I know that several independents in the US Senate (ie. Bernie Sanders) caucus with the Democrats. Officially, what does that mean? How do independents choose whom to caucus with (both ideologically and technically)? How is that different from them joining the party in question?
To understand what the Congressional Caucus is it helps to understand the history behind this word that has its roots in early American history. John Adams was the first to use the term to describe a meeting of politicians in his diary:
This day learned that the Caucas Clubb meets at certain Times in the Garret of Tom Daws, the Adjutant of the Boston Regiment. He has a large House, and he has a moveable Partition in his Garrett, which he takes down and the whole Clubb meets in one Room. There they smoke tobacco till you cannot see from one End of the Garrett to the other. There they drink Phlip I suppose, and there they choose a Moderator, who puts Questions to the Vote regularly, and select Men, Assessors, Collectors, Wardens, Fire Wards, and Representatives are Regularly chosen before they are chosen in the Town
The word in Latin literally means "drinking vessel", and the Caucas Club was a popular pub in Boston at the time. In other words, he was more or less describing them as a bunch of political figures who all happen to also be drinking buddies.
Fast forward to today in United States politics and the term has a very similar meaning, a group of politicians that are generally friendly and agree with each other on most issues. Your caucus is the group where you are most likely to find political allies with when garnering support for a pet project, pork barrel spending or a bill that you feel very strongly for.
While the two dominant parties are currently Republicans and Democrats in US politics, the caucus typically expands to include other independents or members of third parties that would most likely share the most values with your party.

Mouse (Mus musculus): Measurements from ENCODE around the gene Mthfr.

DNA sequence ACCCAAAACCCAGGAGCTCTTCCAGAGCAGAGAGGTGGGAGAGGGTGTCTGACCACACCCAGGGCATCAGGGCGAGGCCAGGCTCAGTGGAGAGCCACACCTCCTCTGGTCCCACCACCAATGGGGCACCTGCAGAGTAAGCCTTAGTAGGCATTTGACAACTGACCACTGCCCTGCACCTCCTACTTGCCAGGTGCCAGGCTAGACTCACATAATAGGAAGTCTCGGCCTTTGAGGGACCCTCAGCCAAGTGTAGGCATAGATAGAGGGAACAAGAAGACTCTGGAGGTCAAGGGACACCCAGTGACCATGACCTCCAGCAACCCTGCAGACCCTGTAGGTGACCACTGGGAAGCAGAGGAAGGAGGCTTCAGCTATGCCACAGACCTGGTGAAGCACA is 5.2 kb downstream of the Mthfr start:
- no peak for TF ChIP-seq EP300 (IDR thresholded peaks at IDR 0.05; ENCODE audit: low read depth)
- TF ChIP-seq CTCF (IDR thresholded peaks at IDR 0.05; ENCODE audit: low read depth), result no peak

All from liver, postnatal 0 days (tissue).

The caucus lines are typically demarcated between Conservative Right and Liberal Left with independents and members of third parties making the declaration of which side they choose either way. This declaration is important on Capitol Hill as it helps other members of congress to more accurately predict the outcome of any one bill before it goes to vote. This allows the Congress to save a great deal of time and be more efficient by not wasting time voting on bills that likely have no chance of ever being passed.
Without independents declaring a caucus, they become a toss up and this reduces the efficiency of the US legislative process.
To answer what makes them different from the party themselves, it becomes evident once we get an understanding of Congressional rules. As per typical parliamentary style politics, the Congressional rules are formed with the assumption that there will always be two diametrically opposing sides, the Majority, and the Minority. Being in the Majority party grants the privilege of certain congressional appointments as well as other things. In a multi party system the many parties generally caucus together to make appointments as a majority. It is similar to the US caucus just on a much smaller scale as third parties and independents are an exception.
This is why they will form a Democratic Caucus and Republican Caucus by name, however these are not necessarily affiliated with any one political party. An independent Bernie Sanders has left leaning political ideals and thus has more in common with the Democratic party than the Republican party so he chooses to caucus with the Democrats. Another independent Joe Lieberman has been known to switch caucuses or at least entertain the notion from time to time, starting out caucusing with the Democrats then later in his political career caucusing with the Republicans.
Sanders however doesn't get nominated by the Democratic party nor do Democrats have an opportunity to vote for his nomination. Likewise the same could be said for Lieberman, he could caucus with the Republicans though Republicans in his district had no vote to nominate him.
For what it's worth, members of third parties (and independents) did not start (formally) caucusing with one of the two major parties until 1971. James Buckley was elected as a member of the Conservative Party of New York State and joined the Republican caucus for the 92nd Congress. Harry Byrd was also elected in that cycle despite breaking away from the Democratic party and running as an Independent. He subsequently rejoined the Democratic caucus, though.